First Treatment

Melanie w/ IV
Melanie w/ IV

So, here I am in Houston, and treatment has begun in earnest. On the last 2 trips home to Dripping after appointments at MDA, I have been hit full force with the reality that I am not just in Houston to visit my friends Anita, David, Wheeler, Laura, and precious family members. I am being treated at MD Anderson, by G-d!! MD Anderson, the place I had refused over and over again to seek out for evaluation. This is SERIOUS stuff!!

Typically I have been somewhat of a cheerleader, particularly after coming up with a plan I like and can believe in. I act almost as if this is just a gallbladder or other minor medical problem. I feel good, with a few abdominal aches, but nothing “to write home about.” Everybody gets funky sensations at times. However, after many long days of appointments, and the little niggling thoughts at the back of my brain, the reality of how serious this situation is hits home! When I read notes about how I am fighting for my life, I have to acknowledge that this is actually true. It doesn’t seem fair or possible at times–I have always exercised, eaten extremely healthy, love what I do, and am surrounded by fabulous friends and family. I have always tried hard to be a better, happier human being–whether that means being more patient with parents, children, Michael, friends, or strangers. It also means looking at ways to decrease my stress level and be kinder to me, Melanie.

But, it is what it is. So, here I am. A great deal of stress has been relieved by my precious daughter starting a GoFundMe account. Originally, my bigger concern was not, how am I going to treat this problem, but how in the world can we survive another financial hit? So thanks to all of you who advised Arielle and spread the word!! It is weird to be on the receiving end of charity, but I am extremely grateful!

My 2 days of treatment have been truly much easier than expected. The daily radiation treatments last 20 minutes, and the technicians play whatever music I request in the background. I have felt absolutely nothing, and probably will not experience noticeable ill effects for a few weeks. The chemo yesterday was SO much easier than 3 and 1/2 years ago!! Cisplatin does not cause neuropathy nor hair loss, just more nausea, which they try to circumvent by anti-nausea meds, both IV during treatment and orally for days following chemo. I felt a little “off”, but nothing dramatic. Anita and I even managed to get in a walk around Cetennial Gardens, with its lovely waterfalls and flowers, (and then some fabulous lemonade) before going back for radiation. After resting, David (Anita’s very sweet boyfriend/husband) and Anita took me out for a fabulous dinner at True Foods. Yum, yumm! All I feel this morning is a slight headache.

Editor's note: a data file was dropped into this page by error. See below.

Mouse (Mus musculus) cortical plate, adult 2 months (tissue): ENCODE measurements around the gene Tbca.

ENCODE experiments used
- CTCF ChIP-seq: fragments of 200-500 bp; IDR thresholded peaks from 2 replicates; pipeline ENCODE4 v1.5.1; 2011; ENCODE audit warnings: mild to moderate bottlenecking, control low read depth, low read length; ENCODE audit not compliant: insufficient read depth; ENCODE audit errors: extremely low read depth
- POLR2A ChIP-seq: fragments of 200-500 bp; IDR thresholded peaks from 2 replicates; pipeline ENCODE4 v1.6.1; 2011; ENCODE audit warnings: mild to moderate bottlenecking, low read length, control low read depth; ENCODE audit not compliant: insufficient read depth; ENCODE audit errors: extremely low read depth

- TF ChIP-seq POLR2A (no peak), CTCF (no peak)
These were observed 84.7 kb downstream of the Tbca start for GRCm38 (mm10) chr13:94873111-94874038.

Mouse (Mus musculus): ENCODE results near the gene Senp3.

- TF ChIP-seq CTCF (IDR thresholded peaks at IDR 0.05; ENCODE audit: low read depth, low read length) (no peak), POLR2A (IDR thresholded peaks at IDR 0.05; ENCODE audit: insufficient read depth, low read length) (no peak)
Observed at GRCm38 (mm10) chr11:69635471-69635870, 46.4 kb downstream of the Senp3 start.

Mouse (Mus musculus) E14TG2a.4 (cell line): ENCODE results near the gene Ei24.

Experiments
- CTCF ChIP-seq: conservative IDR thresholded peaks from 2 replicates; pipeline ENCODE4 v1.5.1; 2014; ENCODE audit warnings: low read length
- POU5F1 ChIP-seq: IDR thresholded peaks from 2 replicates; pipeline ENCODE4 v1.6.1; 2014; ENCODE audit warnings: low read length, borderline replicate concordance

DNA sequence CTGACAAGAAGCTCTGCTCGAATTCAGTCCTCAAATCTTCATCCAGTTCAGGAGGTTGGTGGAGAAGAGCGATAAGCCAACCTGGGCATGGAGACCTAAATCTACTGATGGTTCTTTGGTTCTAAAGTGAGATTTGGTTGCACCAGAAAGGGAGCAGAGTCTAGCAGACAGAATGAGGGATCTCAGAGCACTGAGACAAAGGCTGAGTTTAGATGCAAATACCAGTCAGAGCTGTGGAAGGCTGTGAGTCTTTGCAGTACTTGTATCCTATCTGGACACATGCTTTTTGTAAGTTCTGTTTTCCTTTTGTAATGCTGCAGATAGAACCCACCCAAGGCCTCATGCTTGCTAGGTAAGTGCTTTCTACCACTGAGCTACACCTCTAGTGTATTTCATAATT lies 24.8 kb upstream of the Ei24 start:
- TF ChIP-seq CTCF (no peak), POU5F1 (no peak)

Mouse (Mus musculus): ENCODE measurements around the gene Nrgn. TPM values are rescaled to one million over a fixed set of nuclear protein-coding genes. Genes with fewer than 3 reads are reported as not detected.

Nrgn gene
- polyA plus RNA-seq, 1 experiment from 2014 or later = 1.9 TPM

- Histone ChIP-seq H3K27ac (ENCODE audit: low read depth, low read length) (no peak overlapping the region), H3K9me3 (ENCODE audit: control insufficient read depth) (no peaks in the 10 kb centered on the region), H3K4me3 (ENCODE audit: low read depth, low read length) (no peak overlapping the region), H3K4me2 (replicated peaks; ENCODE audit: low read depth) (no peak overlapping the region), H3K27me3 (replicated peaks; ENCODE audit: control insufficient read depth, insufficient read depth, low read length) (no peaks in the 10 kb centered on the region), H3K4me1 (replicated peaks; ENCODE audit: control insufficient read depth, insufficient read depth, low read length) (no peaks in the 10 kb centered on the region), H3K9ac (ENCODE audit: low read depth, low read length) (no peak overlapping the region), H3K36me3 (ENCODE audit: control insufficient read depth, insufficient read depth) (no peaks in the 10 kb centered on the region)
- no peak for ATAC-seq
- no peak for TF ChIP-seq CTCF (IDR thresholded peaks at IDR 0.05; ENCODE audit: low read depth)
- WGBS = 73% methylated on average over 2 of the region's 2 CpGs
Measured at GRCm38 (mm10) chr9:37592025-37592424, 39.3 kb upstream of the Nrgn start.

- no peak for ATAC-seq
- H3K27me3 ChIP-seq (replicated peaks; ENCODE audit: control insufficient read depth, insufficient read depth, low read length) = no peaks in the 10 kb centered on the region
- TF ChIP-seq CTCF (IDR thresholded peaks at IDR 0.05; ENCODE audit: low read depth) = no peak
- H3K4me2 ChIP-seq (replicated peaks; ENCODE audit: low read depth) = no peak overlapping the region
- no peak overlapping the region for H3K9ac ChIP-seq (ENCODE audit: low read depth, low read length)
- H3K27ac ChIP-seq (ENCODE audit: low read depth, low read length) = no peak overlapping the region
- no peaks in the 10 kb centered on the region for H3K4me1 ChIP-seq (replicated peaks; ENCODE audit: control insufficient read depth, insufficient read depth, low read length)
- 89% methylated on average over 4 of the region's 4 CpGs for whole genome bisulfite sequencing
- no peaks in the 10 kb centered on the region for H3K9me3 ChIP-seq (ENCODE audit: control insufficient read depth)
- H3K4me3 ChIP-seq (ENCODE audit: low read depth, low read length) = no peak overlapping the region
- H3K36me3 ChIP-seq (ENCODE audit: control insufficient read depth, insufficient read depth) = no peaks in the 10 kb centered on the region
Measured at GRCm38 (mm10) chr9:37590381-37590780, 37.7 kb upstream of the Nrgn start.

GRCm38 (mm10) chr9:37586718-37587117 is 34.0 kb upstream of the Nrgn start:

So, enough for now. Keep sending those positive thoughts and prayers. I take great solace wrapping myself in them before, during, and after treatment.


Dear friends,
I have not started my blog yet, but I thought I would give you a quick update. Yesterday I drove into Houston and went to MD Anderson for three appointments. I met with my regular oncologist, Dr. Shafer, and his nurse practitioner. Dr. Schaeffer is brilliant, kind, and actually called my integrative physician, Dr. Lavalley, last week to discuss my protocol. I am super excited that they are conversing!

The other two appointments were for blood work and an MRI. I have to say the MRI was grueling. I was in that tube with my arms clamped to my side with a band for about an hour and a quarter. It sounded like there were jackhammers, telephone busy signals, and emergency warning clanging sounds going on the entire time, with just a few reprieves. If you haven’t ever experienced this, it is quite nerve-racking! I just had to keep breathing and telling myself I could do it, and picture myself being on my back porch with a cup of hot tea or swimming at Blue Hole. After the initial hour and a quarter, they pulled me out for a few minutes to make sure my IV was all right to inject the radioactive tracer, and they allowed me to pull my arms out and just rest them on my chest, which made things incredibly better.

I am staying with my friend Anita, and it has truly been wonderful to just be in her presence and know she is there for me. I have really been feeling pretty up beat, not depressed, and not panicked. We will attend a chemo class and tour this morning at 7:30, and then after a nap and breakfast I will go home, to return Monday morning. I’m hoping to take in some museums, and maybe do some other fun stuff while I am here in Houston, as long as I feel well on my radiation days.

Will let all of you know when I start my blog, and I so appreciate all the love and tenderness that has been sent my direction. I know Michael so appreciates it, also. I have not perfected my group messages, so if I have missed somebody, please extend my apologies and fill them in on my news.

Much love,


Dear Friends,
I am hoping to get a blog going, as suggested by my cousin, Eric, but for now I thought I would send this update on my treatment. I went to Houston yesterday to have an appointment with my Gynelogic Oncology Radiologist, Dr. Klopp. My dear friend, Anita C., went with me and attended all appointments, as she has for the last month. It has been fabulous to have her along as my driver and support person. Dr. Klopp went over the biopsy of my cyst, which held similar tumor cells as my original cancer, discussed the Intensity Modulated Radiation Therapy I will be receiving, and also the possible side effects of both it and the weekly chemo I will be taking. I went thru a simulation, where they gave me 3 small tattoos (ooh, I’m so trendy!) to help set landmarks for the radiation, 2 CT scans, and a had a cool mold made for my legs so they don’t move.